• Take into account and meaningfully include the voices of affected people in the planning, budgeting and implementation of the education in emergencies response plans, with specific actions to include the traditionally most marginalized groups (persons with disabilities, women and girls, ethnic and religious minorities, migrants and refugees…)
  • Harmonize humanitarian responses with long-term national education planning and budgeting
  • Provide support to gather more research and evidence around education in emergencies, as well as disaggregated data on affected learners, in order to provide the most adequate responses for each context.

4. Ensure sufficient, sustainable and predictable funding for education in emergencies, by allocating at least 10% of humanitarian funding to education, including by meaningfully supporting the Education Cannot Wait (ECW) replenishment process, in order to reach its funding target of at least $1 billion for the period 2023-2026.

Despite the fact that Education in Emergencies has been a recognized part of global education policy agenda since 2000 and the growing number of contexts affected by what is defined as “crisis”, there is a concerning lack of political will to support education in emergencies and protracted crises. This reflects in the funding of education in these types of contexts.

Not only are education budgets amongst the first to be cut in emergency situations, but education is also one of the most underfunded areas of humanitarian aid: just 2,4 % of global humanitarian funding is allocated to education. Moreover, the education sector has one of the lowest levels of resources in Humanitarian Response Plans, and only receives a small share of what is requested. Also, humanitarian financing for education is asymmetrical, as those humanitarian requests for the education sector receiving the most funding are often those with the greatest media visibility and perceived as having more geopolitical relevance, resulting in many “forgotten crises”.

In this context, States must:

  • Ensure that education receives its fair share of humanitarian funding, aiming at matching the European Union’s commitment to direct 10 percent of its humanitarian aid to education. 
  • Provide sustainable and predictable funding for education in emergencies, to ensure that education needs in crisis-affected countries, including recruiting and paying teachers regularly, are met.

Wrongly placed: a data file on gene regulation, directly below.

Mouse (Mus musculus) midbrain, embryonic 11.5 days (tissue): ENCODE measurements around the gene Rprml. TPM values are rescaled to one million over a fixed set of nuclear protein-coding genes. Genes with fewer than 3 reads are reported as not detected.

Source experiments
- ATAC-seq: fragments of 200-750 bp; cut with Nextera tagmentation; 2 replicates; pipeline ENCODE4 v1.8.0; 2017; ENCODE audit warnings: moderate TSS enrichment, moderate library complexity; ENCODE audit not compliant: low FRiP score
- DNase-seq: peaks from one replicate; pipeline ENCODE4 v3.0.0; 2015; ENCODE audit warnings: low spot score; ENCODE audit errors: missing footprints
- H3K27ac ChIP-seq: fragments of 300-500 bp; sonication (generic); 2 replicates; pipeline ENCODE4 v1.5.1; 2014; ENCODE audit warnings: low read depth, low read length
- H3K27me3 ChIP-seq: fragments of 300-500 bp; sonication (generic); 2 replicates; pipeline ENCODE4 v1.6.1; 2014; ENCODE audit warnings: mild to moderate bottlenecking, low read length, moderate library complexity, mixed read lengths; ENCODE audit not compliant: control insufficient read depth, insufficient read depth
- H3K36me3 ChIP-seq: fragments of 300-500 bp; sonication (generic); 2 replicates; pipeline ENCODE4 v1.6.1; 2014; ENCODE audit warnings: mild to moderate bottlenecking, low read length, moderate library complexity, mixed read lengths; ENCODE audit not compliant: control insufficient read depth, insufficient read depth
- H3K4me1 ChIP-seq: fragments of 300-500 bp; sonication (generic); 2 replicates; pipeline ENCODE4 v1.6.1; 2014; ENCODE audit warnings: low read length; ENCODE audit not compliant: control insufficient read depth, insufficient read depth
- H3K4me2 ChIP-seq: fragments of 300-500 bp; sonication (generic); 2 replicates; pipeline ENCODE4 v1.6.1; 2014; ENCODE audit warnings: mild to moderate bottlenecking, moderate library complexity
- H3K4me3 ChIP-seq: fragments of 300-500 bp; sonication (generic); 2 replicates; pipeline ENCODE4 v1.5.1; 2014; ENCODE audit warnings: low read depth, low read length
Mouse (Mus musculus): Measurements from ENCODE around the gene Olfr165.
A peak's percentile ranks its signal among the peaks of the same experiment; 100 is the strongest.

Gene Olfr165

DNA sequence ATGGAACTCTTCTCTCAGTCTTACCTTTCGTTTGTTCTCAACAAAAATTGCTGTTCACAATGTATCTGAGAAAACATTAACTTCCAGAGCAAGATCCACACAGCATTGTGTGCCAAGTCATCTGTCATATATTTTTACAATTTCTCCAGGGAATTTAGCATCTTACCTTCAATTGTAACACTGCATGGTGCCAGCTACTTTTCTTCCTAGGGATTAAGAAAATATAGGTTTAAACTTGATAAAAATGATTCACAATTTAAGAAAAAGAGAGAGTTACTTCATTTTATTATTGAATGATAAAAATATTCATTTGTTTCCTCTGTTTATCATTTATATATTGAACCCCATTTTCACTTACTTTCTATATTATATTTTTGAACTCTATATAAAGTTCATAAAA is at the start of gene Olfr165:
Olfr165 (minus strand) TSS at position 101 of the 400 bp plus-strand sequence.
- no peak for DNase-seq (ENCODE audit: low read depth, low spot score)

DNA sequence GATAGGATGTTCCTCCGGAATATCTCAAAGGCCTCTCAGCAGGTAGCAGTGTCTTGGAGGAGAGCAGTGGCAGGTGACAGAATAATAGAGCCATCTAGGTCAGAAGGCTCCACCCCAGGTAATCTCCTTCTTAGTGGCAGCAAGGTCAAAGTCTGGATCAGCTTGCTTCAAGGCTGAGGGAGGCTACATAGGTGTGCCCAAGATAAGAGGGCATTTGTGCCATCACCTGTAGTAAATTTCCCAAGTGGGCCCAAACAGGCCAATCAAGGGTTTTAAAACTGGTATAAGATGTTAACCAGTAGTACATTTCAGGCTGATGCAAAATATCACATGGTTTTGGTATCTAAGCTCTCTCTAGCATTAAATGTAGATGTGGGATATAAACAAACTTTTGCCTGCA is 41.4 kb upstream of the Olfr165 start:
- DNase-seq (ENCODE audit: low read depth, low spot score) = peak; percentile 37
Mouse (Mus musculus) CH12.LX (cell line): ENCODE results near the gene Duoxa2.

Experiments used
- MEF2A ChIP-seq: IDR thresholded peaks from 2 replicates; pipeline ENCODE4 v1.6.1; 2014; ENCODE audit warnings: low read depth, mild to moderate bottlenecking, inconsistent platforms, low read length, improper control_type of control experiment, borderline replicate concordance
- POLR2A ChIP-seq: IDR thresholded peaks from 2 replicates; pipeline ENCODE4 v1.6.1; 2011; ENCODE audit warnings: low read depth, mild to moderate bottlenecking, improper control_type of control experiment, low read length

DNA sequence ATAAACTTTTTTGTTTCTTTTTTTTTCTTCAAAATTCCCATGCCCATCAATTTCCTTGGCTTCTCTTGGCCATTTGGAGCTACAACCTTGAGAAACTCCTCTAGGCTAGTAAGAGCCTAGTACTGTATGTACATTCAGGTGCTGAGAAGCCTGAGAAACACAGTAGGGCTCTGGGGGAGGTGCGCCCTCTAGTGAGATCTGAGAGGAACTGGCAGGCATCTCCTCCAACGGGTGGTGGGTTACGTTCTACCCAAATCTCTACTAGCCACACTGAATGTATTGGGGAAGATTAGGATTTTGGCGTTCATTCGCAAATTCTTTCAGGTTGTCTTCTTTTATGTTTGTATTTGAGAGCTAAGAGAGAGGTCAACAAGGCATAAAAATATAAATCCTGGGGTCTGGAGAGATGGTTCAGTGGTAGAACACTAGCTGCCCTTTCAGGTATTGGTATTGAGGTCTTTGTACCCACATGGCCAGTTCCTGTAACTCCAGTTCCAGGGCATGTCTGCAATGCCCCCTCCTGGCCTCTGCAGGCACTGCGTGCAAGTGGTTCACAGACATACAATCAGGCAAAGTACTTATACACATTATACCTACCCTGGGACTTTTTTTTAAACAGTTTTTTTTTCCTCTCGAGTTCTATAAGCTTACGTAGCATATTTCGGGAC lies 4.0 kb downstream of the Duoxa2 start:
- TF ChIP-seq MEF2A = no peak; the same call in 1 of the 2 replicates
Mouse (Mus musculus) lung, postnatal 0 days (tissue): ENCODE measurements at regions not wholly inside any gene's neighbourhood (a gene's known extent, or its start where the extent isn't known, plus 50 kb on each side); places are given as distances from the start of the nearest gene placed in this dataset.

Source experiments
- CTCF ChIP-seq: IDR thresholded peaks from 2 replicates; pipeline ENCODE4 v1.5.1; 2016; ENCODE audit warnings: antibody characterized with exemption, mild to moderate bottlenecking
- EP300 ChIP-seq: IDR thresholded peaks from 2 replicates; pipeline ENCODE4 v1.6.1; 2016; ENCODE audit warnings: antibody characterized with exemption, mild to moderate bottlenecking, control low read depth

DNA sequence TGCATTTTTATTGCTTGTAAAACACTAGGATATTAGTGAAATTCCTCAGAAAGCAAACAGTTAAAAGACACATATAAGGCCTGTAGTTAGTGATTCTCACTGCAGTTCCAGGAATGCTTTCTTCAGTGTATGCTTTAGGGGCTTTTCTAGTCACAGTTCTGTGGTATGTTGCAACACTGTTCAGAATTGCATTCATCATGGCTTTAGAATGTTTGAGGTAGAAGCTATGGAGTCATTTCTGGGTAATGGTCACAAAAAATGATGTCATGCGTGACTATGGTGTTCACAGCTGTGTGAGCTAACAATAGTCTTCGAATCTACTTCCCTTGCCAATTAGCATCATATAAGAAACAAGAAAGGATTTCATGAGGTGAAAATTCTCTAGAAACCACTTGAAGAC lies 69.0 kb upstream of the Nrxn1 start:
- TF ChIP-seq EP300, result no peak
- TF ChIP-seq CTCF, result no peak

• Address the asymmetries of education in emergencies financing and ensure that these funds are not diverted from protracted and forgotten crises, including by providing additional funds for sudden-onset crises.
  • Contribute to addressing the education in emergencies financing gap by supporting the Education Cannot Wait (ECW) replenishment process, aimed to secure at least $1 billion to bridge its funding gap for the period 2023-2026. 
  • Protect education budgets from cuts during emergencies.
  • Ensure the continuity of funding, by strengthening the humanitarian - development nexus and guaranteeing donor engagement.

5. Promote equitable and sustainable inclusion in national education systems for refugees, asylum seekers, returnees, stateless and internally displaced persons by supporting host countries to strengthen their national education systems and make them more inclusive and transformative.

According to UNHCR, at the end of 2020, 82.4 million people worldwide were forcibly displaced, the highest level ever recorded. Among them, there are nearly 26.4 million refugees (around half of whom are children), and 55 million internally displaced people: 48 million as a result of conflict and violence, and 7 million as results of disasters. The emergencies are becoming increasingly protracted: for example, it is estimated that 15.7 million refugees (76 %) were living in contexts of protracted crisis at the end of 2020. It also must be noted that developing regions shoulder a disproportionately large responsibility for hosting refugees. In 2020, developing countries hosted 86 % of the world’s refugee population, with 6,7 million refugees hosted in Least Developed Countries (27 % of the global number).       

Given the growing number of crises and emergencies and its increasingly protracted nature, humanitarian response and approaches alone, including for education, are not sufficient to support governments in development contexts to fulfil their responsibilities to protect refugees and people in transit. Thus, refugees and displaced people should be included and integrated into the national education systems of the regions where they live. However, these national education systems need to be adequately prepared and capable of meeting the diverse needs of all learners. Particular attention must be paid to finding ways to ensure the right to education of people in transit, who sometimes stay in reception centers for a long time, in the framework of a displacement process that might take years.

However, it must be noted that inclusion on its own can often lead to students experiencing cognitive violence if structural racism within education and racial hostility towards immigrants and refugees as a result of white supremacy is not mitigated at the pedagogical level. Inclusion, more often than not reinforces white supremacy because it ignores the racial barriers to education that hinder the basic right to education for immigrants and refugees, placing the onus for inclusion on them instead of the state or school. The colonial construct of race is used to determine who can be a legal citizen or an illegal immigrant and thus the ideological underpinnings of education systems need to be addressed when thinking about ways to include and integrate refugees into national education systems.